The Book of Summers - Emylia Hall



Released June 2012

Emylia Hall
Harlequin

Book Review by Tracy Farnsworth

The Book of Summers is likely one of the biggest surprises of the year for me. The premise sounded good, but as I started reading it, I couldn't see that it was going anywhere at first. What I did see was a daughter who needed to grow up and a father who needed to open up. If you're in this same spot, stick with it. Suddenly, the book turns into an amazing look back at love, loss, and family dynamics.

As a child, Beth Lowe's relationship with her mother, Marika, and father seemed solid. Summer vacations in Hungary provided Beth with memories she'd never forget. When Marika suddenly announces that Beth is to return to England with her father and that Marika is not joining them, Beth's world is shattered. Instead of family vacations, she's shuttled off to Hungary for one or two weeks a year and that's all she sees of her mother. Things go well until she discovers a long-hidden secret at the age of 16. She never sees her mother again.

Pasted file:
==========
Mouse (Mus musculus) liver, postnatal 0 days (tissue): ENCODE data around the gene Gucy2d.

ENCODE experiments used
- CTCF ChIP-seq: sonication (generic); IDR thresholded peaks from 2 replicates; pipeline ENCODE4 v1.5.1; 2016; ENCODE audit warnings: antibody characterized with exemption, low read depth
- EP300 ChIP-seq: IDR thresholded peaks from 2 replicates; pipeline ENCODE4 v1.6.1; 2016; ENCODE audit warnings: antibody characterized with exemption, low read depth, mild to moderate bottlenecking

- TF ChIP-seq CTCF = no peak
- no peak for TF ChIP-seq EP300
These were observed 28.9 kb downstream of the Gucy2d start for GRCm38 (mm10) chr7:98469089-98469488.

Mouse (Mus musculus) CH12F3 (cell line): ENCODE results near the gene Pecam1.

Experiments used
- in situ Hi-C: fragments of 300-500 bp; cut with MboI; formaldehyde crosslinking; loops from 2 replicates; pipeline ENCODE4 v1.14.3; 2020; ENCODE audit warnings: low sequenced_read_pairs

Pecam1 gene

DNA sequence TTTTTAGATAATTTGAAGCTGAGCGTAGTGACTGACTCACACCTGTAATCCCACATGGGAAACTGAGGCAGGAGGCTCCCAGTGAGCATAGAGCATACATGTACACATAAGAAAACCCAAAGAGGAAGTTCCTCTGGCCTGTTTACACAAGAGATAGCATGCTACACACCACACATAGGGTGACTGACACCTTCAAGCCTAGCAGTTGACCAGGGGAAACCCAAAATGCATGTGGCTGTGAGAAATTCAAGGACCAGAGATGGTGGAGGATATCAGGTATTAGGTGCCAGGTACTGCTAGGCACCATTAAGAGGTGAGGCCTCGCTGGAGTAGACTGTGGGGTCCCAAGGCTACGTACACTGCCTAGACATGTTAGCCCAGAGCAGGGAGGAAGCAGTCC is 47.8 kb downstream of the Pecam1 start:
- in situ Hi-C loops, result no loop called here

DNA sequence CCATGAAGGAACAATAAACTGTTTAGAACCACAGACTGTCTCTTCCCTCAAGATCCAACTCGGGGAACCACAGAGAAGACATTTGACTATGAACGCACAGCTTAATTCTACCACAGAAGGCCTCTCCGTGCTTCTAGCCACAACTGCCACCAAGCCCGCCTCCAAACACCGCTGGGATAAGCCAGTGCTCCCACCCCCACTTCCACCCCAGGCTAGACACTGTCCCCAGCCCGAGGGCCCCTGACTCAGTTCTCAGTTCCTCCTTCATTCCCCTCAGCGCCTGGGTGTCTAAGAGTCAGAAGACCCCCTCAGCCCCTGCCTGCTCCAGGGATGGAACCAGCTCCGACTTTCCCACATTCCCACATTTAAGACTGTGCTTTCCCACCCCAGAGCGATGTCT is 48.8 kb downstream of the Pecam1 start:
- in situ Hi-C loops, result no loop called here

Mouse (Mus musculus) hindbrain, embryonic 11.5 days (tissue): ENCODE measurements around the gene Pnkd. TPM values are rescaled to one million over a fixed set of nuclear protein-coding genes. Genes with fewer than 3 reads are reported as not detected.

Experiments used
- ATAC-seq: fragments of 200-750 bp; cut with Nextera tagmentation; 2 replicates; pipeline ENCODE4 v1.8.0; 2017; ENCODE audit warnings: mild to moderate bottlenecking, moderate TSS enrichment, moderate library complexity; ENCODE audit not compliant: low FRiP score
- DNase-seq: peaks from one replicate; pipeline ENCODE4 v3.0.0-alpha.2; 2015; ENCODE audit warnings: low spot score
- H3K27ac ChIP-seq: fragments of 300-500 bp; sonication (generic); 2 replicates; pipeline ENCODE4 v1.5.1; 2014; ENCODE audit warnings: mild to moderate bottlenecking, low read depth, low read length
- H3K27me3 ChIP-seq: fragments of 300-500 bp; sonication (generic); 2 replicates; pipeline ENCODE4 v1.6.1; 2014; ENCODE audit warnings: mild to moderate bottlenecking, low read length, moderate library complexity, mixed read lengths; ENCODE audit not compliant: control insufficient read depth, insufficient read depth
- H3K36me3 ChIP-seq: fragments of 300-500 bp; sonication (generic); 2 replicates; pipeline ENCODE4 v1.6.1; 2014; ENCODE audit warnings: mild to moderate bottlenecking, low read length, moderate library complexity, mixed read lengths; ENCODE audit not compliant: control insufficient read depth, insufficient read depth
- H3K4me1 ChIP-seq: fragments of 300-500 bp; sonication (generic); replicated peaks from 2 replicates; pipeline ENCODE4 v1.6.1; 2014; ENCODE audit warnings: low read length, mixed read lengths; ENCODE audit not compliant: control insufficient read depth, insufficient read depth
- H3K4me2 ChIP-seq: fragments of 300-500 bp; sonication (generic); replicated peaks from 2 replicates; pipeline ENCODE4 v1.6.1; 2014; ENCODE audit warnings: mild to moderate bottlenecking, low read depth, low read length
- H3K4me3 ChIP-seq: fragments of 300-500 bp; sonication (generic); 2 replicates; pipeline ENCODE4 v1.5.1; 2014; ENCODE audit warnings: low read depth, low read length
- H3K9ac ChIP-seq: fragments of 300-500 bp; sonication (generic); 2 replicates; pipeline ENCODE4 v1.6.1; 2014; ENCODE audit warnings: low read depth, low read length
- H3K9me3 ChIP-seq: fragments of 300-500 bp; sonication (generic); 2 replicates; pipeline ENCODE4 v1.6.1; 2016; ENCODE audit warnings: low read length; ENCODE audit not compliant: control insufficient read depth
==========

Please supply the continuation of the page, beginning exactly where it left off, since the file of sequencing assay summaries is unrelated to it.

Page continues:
Years later, she receives a package from her mother. After ridiculing her father for daring to bring something into her life, she settles down and starts to remember her past, her present, and her future.

This is a Kleenex kind of book. It's poignant, emotional, and if, like me, you make some judgments in the early stages of the book, prepare to be blown away towards the end. Given that, I do feel that a follow-up would be extremely appreciated.


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